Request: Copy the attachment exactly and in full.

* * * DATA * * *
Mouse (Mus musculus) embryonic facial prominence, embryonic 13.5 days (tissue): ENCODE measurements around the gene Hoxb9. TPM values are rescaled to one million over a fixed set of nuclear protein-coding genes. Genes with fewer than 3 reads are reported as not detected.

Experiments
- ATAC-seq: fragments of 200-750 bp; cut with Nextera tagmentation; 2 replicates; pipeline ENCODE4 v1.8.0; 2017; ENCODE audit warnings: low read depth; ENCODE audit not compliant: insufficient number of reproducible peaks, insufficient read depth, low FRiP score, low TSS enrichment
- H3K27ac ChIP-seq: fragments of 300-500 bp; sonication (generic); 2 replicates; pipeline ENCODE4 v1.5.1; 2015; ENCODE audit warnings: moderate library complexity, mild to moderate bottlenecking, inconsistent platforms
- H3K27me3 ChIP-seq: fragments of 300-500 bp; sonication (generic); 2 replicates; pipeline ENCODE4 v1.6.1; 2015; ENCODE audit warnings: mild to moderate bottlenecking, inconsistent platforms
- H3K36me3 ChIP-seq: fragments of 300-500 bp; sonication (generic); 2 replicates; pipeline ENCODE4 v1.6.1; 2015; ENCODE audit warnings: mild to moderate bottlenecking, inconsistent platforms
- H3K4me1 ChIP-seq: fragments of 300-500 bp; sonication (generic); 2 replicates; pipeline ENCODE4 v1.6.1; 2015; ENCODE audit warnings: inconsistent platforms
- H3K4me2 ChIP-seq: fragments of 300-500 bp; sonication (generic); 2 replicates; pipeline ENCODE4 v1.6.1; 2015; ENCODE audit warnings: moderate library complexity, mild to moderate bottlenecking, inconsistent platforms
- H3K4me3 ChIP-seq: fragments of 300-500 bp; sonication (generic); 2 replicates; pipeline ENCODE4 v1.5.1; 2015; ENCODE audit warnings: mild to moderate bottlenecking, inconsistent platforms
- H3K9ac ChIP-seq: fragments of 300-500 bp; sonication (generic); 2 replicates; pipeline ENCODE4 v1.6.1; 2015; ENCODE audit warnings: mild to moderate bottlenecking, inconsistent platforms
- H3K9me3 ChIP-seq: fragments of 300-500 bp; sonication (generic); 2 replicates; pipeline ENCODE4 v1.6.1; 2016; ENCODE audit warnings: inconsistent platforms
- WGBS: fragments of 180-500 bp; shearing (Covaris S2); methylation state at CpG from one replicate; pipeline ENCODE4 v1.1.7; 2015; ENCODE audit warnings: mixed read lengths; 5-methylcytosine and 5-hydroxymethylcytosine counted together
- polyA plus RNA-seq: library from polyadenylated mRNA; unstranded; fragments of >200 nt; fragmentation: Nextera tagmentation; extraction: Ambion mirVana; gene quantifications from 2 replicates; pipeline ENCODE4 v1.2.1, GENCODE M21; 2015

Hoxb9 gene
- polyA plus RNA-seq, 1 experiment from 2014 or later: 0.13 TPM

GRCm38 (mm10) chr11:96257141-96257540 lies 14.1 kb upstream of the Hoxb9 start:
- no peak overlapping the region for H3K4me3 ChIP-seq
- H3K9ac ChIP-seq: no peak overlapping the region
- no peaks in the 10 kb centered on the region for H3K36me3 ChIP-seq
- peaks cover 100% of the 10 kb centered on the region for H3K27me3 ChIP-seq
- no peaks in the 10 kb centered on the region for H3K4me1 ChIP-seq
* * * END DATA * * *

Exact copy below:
Mouse (Mus musculus) embryonic facial prominence, embryonic 13.5 days (tissue): ENCODE measurements around the gene Hoxb9. TPM values are rescaled to one million over a fixed set of nuclear protein-coding genes. Genes with fewer than 3 reads are reported as not detected.

Experiments
- ATAC-seq: fragments of 200-750 bp; cut with Nextera tagmentation; 2 replicates; pipeline ENCODE4 v1.8.0; 2017; ENCODE audit warnings: low read depth; ENCODE audit not compliant: insufficient number of reproducible peaks, insufficient read depth, low FRiP score, low TSS enrichment
- H3K27ac ChIP-seq: fragments of 300-500 bp; sonication (generic); 2 replicates; pipeline ENCODE4 v1.5.1; 2015; ENCODE audit warnings: moderate library complexity, mild to moderate bottlenecking, inconsistent platforms
- H3K27me3 ChIP-seq: fragments of 300-500 bp; sonication (generic); 2 replicates; pipeline ENCODE4 v1.6.1; 2015; ENCODE audit warnings: mild to moderate bottlenecking, inconsistent platforms
- H3K36me3 ChIP-seq: fragments of 300-500 bp; sonication (generic); 2 replicates; pipeline ENCODE4 v1.6.1; 2015; ENCODE audit warnings: mild to moderate bottlenecking, inconsistent platforms
- H3K4me1 ChIP-seq: fragments of 300-500 bp; sonication (generic); 2 replicates; pipeline ENCODE4 v1.6.1; 2015; ENCODE audit warnings: inconsistent platforms
- H3K4me2 ChIP-seq: fragments of 300-500 bp; sonication (generic); 2 replicates; pipeline ENCODE4 v1.6.1; 2015; ENCODE audit warnings: moderate library complexity, mild to moderate bottlenecking, inconsistent platforms
- H3K4me3 ChIP-seq: fragments of 300-500 bp; sonication (generic); 2 replicates; pipeline ENCODE4 v1.5.1; 2015; ENCODE audit warnings: mild to moderate bottlenecking, inconsistent platforms
- H3K9ac ChIP-seq: fragments of 300-500 bp; sonication (generic); 2 replicates; pipeline ENCODE4 v1.6.1; 2015; ENCODE audit warnings: mild to moderate bottlenecking, inconsistent platforms
- H3K9me3 ChIP-seq: fragments of 300-500 bp; sonication (generic); 2 replicates; pipeline ENCODE4 v1.6.1; 2016; ENCODE audit warnings: inconsistent platforms
- WGBS: fragments of 180-500 bp; shearing (Covaris S2); methylation state at CpG from one replicate; pipeline ENCODE4 v1.1.7; 2015; ENCODE audit warnings: mixed read lengths; 5-methylcytosine and 5-hydroxymethylcytosine counted together
- polyA plus RNA-seq: library from polyadenylated mRNA; unstranded; fragments of >200 nt; fragmentation: Nextera tagmentation; extraction: Ambion mirVana; gene quantifications from 2 replicates; pipeline ENCODE4 v1.2.1, GENCODE M21; 2015

Hoxb9 gene
- polyA plus RNA-seq, 1 experiment from 2014 or later: 0.13 TPM

GRCm38 (mm10) chr11:96257141-96257540 lies 14.1 kb upstream of the Hoxb9 start:
- no peak overlapping the region for H3K4me3 ChIP-seq
- H3K9ac ChIP-seq: no peak overlapping the region
- no peaks in the 10 kb centered on the region for H3K36me3 ChIP-seq
- peaks cover 100% of the 10 kb centered on the region for H3K27me3 ChIP-seq
- no peaks in the 10 kb centered on the region for H3K4me1 ChIP-seq